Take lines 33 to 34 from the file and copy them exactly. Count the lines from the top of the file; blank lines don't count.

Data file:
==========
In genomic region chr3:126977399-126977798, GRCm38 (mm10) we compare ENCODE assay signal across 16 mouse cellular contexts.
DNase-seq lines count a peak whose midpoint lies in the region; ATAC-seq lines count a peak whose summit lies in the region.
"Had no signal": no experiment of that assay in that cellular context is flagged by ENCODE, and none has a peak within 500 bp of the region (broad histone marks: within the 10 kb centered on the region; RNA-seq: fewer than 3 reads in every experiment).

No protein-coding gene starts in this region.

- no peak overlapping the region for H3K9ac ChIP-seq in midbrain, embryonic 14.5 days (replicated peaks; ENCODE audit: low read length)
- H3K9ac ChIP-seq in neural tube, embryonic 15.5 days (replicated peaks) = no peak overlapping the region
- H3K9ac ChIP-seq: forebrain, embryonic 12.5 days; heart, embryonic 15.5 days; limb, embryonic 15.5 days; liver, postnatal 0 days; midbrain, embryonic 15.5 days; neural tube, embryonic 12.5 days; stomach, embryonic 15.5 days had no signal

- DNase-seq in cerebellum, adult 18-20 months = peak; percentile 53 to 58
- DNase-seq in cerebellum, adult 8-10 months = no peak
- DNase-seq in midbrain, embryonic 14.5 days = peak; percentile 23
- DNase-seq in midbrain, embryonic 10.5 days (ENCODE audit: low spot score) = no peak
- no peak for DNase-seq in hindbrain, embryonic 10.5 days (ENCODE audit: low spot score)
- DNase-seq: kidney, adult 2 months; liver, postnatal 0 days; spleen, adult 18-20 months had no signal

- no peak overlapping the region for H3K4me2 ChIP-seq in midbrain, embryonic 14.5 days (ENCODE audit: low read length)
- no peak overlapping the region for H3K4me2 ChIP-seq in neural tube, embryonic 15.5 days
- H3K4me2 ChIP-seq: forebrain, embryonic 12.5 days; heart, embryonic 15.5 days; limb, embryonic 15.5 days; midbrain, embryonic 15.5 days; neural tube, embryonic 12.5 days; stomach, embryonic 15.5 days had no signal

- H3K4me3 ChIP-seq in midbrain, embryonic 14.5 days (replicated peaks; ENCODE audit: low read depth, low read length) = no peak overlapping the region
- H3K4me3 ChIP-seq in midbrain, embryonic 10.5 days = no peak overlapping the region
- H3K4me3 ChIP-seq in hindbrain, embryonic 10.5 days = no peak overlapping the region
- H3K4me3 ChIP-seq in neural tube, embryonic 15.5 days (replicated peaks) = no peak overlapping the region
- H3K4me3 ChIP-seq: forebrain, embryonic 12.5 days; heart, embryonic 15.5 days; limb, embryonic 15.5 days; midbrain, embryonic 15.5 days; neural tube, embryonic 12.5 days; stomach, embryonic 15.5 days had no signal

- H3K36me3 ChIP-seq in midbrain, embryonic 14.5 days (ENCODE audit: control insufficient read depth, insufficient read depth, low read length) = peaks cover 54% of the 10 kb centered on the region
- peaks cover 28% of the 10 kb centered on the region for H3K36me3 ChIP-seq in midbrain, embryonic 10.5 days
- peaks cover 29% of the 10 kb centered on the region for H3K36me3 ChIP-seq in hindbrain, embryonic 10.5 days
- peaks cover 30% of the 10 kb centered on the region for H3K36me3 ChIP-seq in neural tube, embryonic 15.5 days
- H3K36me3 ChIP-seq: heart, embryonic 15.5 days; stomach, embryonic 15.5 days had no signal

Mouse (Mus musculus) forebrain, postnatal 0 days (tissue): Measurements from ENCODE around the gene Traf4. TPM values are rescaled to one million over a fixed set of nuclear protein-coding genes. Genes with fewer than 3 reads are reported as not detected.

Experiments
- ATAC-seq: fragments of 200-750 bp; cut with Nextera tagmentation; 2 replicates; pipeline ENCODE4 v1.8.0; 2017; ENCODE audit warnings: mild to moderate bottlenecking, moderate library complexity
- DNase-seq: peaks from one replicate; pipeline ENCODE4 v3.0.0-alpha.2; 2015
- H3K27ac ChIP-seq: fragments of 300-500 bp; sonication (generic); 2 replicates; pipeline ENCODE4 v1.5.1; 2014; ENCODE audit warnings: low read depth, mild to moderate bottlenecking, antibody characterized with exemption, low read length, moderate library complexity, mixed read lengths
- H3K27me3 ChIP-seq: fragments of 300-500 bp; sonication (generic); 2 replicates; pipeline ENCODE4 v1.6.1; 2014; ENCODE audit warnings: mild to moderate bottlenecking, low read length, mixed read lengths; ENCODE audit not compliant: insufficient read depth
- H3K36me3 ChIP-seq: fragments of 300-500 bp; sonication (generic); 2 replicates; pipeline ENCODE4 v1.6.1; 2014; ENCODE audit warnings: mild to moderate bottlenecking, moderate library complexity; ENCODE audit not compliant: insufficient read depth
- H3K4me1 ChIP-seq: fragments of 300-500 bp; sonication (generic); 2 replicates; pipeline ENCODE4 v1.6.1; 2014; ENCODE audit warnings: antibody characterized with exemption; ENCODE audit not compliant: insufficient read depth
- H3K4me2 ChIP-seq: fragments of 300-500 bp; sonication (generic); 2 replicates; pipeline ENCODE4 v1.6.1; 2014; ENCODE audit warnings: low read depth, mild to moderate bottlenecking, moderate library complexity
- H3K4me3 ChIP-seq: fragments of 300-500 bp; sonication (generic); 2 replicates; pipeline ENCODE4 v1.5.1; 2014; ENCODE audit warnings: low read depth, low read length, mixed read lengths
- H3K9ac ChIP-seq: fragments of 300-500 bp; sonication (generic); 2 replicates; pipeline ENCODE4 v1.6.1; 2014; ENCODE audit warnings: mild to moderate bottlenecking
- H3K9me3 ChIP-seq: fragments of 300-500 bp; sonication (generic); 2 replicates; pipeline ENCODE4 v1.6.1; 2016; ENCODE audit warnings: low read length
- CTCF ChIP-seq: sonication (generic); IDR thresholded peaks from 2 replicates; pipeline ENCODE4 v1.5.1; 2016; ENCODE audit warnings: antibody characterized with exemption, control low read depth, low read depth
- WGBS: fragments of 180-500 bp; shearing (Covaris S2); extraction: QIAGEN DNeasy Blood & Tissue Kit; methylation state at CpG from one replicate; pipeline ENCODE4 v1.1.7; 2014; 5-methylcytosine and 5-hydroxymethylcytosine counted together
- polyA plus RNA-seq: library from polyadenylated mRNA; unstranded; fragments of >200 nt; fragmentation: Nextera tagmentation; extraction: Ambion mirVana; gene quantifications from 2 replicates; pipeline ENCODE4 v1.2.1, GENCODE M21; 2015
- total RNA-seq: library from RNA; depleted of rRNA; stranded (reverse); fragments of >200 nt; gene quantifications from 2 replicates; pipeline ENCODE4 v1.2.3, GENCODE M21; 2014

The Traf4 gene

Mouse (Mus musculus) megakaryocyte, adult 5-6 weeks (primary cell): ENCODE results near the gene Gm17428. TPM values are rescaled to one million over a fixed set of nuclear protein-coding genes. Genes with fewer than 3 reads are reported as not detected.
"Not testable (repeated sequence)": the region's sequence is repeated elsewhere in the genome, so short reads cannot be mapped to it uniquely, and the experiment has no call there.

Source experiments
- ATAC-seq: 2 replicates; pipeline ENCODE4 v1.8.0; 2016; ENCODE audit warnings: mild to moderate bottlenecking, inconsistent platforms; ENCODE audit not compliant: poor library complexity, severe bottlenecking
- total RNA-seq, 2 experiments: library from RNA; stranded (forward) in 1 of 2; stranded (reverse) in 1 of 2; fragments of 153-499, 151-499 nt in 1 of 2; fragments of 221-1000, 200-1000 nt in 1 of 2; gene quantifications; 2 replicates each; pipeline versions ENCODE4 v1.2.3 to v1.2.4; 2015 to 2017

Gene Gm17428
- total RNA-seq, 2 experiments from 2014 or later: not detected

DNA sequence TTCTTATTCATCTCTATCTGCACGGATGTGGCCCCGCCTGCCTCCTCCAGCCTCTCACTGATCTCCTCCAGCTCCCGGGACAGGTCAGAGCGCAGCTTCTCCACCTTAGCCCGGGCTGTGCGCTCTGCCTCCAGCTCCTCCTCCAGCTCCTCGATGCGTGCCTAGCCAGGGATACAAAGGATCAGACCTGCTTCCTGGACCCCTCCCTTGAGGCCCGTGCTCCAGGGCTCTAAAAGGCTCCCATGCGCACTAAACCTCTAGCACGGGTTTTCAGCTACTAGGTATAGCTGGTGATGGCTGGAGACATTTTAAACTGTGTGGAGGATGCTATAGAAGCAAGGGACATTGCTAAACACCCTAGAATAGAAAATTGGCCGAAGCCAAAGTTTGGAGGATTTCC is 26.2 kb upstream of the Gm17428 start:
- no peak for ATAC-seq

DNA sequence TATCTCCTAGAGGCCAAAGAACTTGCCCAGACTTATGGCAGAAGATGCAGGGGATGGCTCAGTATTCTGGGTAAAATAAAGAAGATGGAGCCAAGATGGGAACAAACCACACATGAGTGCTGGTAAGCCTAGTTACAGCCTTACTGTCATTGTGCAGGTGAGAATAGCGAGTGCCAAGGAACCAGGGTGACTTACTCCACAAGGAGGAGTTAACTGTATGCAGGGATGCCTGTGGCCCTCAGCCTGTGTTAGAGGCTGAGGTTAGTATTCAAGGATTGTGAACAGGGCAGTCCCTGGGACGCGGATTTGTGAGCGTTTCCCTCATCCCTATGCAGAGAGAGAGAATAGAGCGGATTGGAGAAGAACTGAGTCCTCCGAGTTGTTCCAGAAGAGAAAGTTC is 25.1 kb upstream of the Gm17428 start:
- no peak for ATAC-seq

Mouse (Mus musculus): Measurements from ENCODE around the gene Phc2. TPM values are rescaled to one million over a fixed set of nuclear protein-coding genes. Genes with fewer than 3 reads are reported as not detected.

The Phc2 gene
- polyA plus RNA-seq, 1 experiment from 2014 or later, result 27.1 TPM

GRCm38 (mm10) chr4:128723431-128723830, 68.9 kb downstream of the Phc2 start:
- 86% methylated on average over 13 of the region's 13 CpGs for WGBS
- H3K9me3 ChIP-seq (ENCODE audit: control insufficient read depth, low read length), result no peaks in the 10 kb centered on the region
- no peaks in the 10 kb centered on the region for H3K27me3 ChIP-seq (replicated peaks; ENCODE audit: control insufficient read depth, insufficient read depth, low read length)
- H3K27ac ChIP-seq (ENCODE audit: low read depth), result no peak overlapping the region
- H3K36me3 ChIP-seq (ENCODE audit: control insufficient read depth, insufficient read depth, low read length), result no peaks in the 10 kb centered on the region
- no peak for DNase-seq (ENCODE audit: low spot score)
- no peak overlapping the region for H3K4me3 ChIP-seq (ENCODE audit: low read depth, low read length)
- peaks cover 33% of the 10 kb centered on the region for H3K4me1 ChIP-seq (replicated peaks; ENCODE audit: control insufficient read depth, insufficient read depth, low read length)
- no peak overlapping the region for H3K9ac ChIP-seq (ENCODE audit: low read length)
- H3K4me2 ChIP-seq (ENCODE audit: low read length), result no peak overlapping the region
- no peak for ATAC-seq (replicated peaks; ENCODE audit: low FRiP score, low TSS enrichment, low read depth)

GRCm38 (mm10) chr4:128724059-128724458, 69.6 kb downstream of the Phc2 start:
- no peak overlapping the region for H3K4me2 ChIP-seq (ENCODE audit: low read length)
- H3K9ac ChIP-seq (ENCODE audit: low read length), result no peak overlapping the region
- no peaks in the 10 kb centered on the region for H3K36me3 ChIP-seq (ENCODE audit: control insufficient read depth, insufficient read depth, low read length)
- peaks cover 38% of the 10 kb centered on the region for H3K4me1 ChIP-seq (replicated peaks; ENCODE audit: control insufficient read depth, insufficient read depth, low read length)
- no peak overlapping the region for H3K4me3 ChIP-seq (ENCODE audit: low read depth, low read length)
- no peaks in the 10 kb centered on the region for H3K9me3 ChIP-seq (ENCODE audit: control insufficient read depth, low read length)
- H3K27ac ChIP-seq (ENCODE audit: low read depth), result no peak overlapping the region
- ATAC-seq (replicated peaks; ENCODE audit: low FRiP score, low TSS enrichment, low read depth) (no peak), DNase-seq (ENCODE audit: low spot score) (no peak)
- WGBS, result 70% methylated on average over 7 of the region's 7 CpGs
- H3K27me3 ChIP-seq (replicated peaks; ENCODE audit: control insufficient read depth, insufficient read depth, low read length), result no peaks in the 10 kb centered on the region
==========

- H3K36me3 ChIP-seq: fragments of 300-500 bp; sonication (generic); 2 replicates; pipeline ENCODE4 v1.6.1; 2014; ENCODE audit warnings: mild to moderate bottlenecking, moderate library complexity; ENCODE audit not compliant: insufficient read depth
- H3K4me1 ChIP-seq: fragments of 300-500 bp; sonication (generic); 2 replicates; pipeline ENCODE4 v1.6.1; 2014; ENCODE audit warnings: antibody characterized with exemption; ENCODE audit not compliant: insufficient read depth